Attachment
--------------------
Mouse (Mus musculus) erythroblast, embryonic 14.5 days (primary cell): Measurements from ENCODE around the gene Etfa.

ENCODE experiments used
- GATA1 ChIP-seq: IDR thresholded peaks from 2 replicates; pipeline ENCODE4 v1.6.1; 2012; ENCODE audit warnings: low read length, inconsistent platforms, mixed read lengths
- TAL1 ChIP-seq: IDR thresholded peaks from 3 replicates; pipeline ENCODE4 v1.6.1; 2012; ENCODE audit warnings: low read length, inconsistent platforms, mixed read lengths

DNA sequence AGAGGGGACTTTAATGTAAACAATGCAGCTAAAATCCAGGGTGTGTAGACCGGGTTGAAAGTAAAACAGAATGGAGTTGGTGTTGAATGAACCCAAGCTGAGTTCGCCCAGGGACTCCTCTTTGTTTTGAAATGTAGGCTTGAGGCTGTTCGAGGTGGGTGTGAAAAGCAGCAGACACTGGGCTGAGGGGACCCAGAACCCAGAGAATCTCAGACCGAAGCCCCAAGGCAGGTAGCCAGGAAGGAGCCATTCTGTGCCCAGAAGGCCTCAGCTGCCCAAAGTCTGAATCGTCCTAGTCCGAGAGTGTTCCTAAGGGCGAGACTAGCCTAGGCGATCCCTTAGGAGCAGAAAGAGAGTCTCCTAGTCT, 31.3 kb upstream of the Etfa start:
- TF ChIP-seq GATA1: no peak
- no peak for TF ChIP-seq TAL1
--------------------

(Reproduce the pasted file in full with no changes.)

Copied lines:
Mouse (Mus musculus) erythroblast, embryonic 14.5 days (primary cell): Measurements from ENCODE around the gene Etfa.

ENCODE experiments used
- GATA1 ChIP-seq: IDR thresholded peaks from 2 replicates; pipeline ENCODE4 v1.6.1; 2012; ENCODE audit warnings: low read length, inconsistent platforms, mixed read lengths
- TAL1 ChIP-seq: IDR thresholded peaks from 3 replicates; pipeline ENCODE4 v1.6.1; 2012; ENCODE audit warnings: low read length, inconsistent platforms, mixed read lengths

DNA sequence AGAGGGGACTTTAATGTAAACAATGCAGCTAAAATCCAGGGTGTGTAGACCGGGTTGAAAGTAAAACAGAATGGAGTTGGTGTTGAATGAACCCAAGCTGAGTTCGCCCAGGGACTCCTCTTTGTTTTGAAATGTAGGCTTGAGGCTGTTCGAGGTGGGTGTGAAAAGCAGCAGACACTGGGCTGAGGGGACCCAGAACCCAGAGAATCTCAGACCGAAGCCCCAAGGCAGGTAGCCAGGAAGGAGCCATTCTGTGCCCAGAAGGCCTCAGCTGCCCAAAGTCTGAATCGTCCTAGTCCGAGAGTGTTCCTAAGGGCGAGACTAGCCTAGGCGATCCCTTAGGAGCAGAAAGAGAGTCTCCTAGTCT, 31.3 kb upstream of the Etfa start:
- TF ChIP-seq GATA1: no peak
- no peak for TF ChIP-seq TAL1